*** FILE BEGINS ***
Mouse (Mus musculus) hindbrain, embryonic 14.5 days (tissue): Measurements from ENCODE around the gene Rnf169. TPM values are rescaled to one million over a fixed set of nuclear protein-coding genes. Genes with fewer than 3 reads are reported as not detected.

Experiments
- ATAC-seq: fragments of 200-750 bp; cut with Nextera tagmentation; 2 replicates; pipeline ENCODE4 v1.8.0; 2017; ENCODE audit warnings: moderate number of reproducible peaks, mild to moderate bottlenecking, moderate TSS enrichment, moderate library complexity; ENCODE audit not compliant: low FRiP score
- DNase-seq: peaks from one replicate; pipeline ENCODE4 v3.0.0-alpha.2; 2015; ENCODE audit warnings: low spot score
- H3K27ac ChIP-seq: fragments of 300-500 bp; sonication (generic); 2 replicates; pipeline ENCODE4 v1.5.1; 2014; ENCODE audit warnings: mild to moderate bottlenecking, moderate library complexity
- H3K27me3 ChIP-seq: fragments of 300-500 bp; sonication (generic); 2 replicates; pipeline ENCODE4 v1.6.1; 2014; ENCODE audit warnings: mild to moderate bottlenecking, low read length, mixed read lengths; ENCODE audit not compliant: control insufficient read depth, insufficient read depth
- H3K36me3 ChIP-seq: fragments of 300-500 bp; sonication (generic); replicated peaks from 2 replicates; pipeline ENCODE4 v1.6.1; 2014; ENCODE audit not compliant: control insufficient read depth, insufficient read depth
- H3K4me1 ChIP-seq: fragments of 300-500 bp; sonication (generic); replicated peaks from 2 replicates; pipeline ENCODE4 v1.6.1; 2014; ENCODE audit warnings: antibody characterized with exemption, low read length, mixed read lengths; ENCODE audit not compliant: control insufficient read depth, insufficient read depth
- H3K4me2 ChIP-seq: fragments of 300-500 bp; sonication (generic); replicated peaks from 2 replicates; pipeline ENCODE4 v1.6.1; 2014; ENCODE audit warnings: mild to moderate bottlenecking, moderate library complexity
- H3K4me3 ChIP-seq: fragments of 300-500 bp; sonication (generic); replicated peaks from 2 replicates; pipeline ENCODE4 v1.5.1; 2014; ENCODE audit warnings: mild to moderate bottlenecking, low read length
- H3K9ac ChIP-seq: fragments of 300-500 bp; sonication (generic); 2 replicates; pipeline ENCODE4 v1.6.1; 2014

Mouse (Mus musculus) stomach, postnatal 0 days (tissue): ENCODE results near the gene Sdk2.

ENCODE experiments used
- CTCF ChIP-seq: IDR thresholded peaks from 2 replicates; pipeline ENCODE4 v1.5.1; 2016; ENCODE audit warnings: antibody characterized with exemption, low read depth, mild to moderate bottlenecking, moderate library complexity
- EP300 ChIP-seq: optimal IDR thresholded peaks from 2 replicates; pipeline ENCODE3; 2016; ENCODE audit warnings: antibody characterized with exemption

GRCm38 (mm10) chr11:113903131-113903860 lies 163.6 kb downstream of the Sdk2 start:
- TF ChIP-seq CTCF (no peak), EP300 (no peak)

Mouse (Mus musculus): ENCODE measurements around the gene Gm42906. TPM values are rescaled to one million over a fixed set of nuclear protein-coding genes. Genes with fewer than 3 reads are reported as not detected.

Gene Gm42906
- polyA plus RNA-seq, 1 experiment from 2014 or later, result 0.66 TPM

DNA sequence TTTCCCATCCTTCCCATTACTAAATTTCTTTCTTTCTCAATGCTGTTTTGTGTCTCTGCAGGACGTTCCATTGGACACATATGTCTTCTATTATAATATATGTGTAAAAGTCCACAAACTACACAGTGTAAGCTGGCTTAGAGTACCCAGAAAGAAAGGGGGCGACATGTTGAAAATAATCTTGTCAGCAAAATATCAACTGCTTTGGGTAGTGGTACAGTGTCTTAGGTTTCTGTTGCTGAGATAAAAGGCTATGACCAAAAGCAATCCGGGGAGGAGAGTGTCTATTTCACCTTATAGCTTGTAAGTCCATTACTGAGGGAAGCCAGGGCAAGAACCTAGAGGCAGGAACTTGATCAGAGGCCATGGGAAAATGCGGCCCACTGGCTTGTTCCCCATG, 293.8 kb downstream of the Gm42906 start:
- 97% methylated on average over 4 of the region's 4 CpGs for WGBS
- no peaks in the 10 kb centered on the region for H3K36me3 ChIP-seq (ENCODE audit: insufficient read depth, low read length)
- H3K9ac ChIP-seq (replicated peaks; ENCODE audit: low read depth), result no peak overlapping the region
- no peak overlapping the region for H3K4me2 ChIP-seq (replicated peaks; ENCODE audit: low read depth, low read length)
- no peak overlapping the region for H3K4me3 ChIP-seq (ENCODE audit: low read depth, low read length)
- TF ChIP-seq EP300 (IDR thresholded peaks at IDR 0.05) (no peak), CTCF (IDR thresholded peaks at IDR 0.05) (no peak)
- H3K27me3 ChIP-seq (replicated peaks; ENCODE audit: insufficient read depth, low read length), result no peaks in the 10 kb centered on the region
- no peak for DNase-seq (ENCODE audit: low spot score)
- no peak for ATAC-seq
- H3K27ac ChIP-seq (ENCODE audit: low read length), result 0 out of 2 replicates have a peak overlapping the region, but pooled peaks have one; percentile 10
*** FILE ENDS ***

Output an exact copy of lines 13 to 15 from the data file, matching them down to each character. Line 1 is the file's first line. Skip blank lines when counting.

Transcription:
ENCODE experiments used
- CTCF ChIP-seq: IDR thresholded peaks from 2 replicates; pipeline ENCODE4 v1.5.1; 2016; ENCODE audit warnings: antibody characterized with exemption, low read depth, mild to moderate bottlenecking, moderate library complexity
- EP300 ChIP-seq: optimal IDR thresholded peaks from 2 replicates; pipeline ENCODE3; 2016; ENCODE audit warnings: antibody characterized with exemption